But when cars turn right-on-red at 5-15mph it’s not called anything. Whereas bikes going this speed are blowing thru shit!? Ample examples. Traffic engineers are paid to keep shit moving: fast is good slow is bad, get out the way or your ass is had.

Beach Fred said...

@HDEB What bathing suit you running?
I find flip flops more comfy than bare feet but maybe I'm using the wrong pedals.

Grump said...

The last time I rode my bike in "normal" clothes was 5 years ago when I had to drop my car off, and pick it up, for an oil change. It's different riding to shop in the suburbs. Everyone is driving at 45-50 mph, and the roads that you have to be on, to buy anything, are four lane with curbs and a 2 inch shoulder.

Beck the Biker said...

There's an irrefutable continuum of cycling consciousness we all pedal along. How far along in the ride a cyclist gets depends on factors like skills, saddle time, environment, luck, diversity of riding experiences,traffic exposure, cohort, etc ad nausuem but i see a distinct common core along a path toward enlightenment among all the riding brethren. Your latest outside column addresses some of the core elements adroitly. More riders needs the feels. It's not about the bike. Although some of the can rustlers are pretty zen in their riding pursuits. Kudos on yet another fine article.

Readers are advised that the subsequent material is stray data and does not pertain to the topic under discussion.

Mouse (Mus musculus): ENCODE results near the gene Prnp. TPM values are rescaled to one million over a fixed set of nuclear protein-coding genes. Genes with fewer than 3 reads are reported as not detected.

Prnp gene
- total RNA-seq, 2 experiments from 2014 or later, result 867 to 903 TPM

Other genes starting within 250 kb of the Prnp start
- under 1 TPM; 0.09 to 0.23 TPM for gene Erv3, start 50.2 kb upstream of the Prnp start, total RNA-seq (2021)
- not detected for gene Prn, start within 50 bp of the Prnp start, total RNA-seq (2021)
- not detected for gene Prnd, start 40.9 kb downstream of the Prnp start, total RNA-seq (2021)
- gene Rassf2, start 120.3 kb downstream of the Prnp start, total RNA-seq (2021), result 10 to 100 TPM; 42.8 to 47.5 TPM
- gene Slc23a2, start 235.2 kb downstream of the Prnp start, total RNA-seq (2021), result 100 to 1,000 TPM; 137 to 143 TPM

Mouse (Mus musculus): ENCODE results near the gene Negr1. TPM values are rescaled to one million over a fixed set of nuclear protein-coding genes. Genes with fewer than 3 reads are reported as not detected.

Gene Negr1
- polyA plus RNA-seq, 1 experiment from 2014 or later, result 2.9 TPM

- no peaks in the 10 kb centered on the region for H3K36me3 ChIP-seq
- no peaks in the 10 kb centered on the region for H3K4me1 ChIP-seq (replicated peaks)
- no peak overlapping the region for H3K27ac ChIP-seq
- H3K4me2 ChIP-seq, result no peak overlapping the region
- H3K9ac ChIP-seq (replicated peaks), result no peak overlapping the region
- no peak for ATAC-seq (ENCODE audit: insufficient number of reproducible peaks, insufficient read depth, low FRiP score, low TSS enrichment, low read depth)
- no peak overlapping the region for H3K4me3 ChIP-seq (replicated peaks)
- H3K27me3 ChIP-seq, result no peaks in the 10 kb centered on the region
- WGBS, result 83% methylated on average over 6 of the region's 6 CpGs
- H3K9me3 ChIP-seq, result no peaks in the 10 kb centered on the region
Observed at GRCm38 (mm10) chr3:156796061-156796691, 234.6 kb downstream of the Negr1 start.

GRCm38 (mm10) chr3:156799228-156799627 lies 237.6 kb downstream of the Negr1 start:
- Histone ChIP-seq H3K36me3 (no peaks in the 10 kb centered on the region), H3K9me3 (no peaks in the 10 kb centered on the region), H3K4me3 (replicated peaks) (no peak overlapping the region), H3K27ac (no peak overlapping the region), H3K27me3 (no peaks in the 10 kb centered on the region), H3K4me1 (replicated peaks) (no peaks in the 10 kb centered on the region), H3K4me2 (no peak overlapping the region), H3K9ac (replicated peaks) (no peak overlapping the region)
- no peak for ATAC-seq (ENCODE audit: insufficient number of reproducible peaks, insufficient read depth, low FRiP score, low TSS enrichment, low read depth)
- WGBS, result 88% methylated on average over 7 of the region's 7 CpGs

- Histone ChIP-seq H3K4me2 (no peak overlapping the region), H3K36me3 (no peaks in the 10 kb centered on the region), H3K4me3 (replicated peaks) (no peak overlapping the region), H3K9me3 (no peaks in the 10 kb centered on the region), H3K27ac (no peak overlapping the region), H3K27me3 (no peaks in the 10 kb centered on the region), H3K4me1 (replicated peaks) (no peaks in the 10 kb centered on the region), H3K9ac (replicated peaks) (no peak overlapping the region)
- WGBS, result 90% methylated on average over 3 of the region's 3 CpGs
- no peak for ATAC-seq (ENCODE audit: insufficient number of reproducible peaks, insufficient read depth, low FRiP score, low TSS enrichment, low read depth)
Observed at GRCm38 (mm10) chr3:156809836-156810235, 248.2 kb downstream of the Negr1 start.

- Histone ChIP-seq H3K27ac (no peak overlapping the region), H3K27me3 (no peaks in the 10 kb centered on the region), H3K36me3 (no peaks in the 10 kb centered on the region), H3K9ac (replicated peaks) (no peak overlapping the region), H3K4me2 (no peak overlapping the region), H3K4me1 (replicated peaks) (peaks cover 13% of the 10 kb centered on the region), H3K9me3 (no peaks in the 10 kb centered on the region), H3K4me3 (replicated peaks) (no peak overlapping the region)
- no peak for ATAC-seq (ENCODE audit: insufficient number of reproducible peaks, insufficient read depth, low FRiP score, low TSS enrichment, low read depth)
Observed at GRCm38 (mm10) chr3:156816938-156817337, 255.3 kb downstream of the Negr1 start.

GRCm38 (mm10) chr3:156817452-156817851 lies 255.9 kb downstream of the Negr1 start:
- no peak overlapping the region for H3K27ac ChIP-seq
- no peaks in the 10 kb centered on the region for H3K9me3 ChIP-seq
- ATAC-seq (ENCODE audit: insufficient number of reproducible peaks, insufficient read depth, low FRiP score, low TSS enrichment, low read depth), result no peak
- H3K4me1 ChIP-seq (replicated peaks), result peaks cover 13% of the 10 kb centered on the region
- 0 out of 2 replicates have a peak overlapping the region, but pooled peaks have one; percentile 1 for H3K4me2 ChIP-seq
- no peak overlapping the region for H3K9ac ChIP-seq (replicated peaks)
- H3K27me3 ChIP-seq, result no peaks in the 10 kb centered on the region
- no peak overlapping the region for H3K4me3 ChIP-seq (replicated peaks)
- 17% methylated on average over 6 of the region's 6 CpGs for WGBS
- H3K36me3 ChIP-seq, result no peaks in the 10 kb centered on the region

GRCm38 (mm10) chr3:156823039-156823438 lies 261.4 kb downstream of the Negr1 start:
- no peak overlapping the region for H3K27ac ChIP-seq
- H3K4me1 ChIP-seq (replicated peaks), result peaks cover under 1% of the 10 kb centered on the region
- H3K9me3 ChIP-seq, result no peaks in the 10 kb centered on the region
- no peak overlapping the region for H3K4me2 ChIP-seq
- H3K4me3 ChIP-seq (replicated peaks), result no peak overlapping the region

huskerdont said...

I rode in regular clothes to the liquor store the other day, but this isn't San Diego so generally it doesn't work. 80% of the time it's either raining, threatening to rain, hot, or cold, and the other 20% it's usually longer rides, so regular clothes don't work. But sometimes downtown I see people riding in a suit, skirt, or dress, and I loves it.

janinedm said...

@Beck the Biker "More riders needs the feels?" "...can rustlers?" I have to admit, I couldn't really follow all of your comment, but I found myself nodding along anyway.

Phildefer said...

@Beck the Biker
Please comment more often

janinedm said...